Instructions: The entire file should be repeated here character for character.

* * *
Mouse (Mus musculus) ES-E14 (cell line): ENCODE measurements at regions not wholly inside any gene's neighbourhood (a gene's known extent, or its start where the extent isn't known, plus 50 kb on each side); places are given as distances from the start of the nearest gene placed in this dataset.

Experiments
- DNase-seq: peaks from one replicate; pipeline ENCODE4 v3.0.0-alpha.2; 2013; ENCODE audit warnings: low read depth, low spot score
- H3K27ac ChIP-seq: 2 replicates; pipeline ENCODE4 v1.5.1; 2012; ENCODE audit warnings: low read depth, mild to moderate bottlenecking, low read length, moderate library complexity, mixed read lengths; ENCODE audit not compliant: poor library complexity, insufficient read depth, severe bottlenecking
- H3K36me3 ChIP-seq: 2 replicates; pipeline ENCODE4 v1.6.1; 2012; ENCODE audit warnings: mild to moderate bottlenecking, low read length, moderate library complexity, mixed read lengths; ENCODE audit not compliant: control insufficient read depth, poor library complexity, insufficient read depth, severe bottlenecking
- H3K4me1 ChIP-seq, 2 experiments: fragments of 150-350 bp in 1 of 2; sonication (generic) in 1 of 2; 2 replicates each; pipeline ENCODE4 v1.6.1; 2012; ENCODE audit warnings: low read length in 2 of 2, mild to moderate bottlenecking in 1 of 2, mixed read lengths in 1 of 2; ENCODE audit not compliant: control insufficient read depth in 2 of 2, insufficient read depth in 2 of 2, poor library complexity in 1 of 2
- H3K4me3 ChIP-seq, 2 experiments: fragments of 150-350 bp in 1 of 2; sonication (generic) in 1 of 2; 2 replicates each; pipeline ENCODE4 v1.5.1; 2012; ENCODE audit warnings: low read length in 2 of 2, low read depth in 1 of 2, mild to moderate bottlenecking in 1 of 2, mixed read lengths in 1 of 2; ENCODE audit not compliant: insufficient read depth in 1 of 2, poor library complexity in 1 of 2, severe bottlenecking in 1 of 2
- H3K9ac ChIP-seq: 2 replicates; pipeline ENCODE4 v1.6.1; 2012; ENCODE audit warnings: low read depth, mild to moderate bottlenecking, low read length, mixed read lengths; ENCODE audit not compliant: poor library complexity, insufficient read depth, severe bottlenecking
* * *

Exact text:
Mouse (Mus musculus) ES-E14 (cell line): ENCODE measurements at regions not wholly inside any gene's neighbourhood (a gene's known extent, or its start where the extent isn't known, plus 50 kb on each side); places are given as distances from the start of the nearest gene placed in this dataset.

Experiments
- DNase-seq: peaks from one replicate; pipeline ENCODE4 v3.0.0-alpha.2; 2013; ENCODE audit warnings: low read depth, low spot score
- H3K27ac ChIP-seq: 2 replicates; pipeline ENCODE4 v1.5.1; 2012; ENCODE audit warnings: low read depth, mild to moderate bottlenecking, low read length, moderate library complexity, mixed read lengths; ENCODE audit not compliant: poor library complexity, insufficient read depth, severe bottlenecking
- H3K36me3 ChIP-seq: 2 replicates; pipeline ENCODE4 v1.6.1; 2012; ENCODE audit warnings: mild to moderate bottlenecking, low read length, moderate library complexity, mixed read lengths; ENCODE audit not compliant: control insufficient read depth, poor library complexity, insufficient read depth, severe bottlenecking
- H3K4me1 ChIP-seq, 2 experiments: fragments of 150-350 bp in 1 of 2; sonication (generic) in 1 of 2; 2 replicates each; pipeline ENCODE4 v1.6.1; 2012; ENCODE audit warnings: low read length in 2 of 2, mild to moderate bottlenecking in 1 of 2, mixed read lengths in 1 of 2; ENCODE audit not compliant: control insufficient read depth in 2 of 2, insufficient read depth in 2 of 2, poor library complexity in 1 of 2
- H3K4me3 ChIP-seq, 2 experiments: fragments of 150-350 bp in 1 of 2; sonication (generic) in 1 of 2; 2 replicates each; pipeline ENCODE4 v1.5.1; 2012; ENCODE audit warnings: low read length in 2 of 2, low read depth in 1 of 2, mild to moderate bottlenecking in 1 of 2, mixed read lengths in 1 of 2; ENCODE audit not compliant: insufficient read depth in 1 of 2, poor library complexity in 1 of 2, severe bottlenecking in 1 of 2
- H3K9ac ChIP-seq: 2 replicates; pipeline ENCODE4 v1.6.1; 2012; ENCODE audit warnings: low read depth, mild to moderate bottlenecking, low read length, mixed read lengths; ENCODE audit not compliant: poor library complexity, insufficient read depth, severe bottlenecking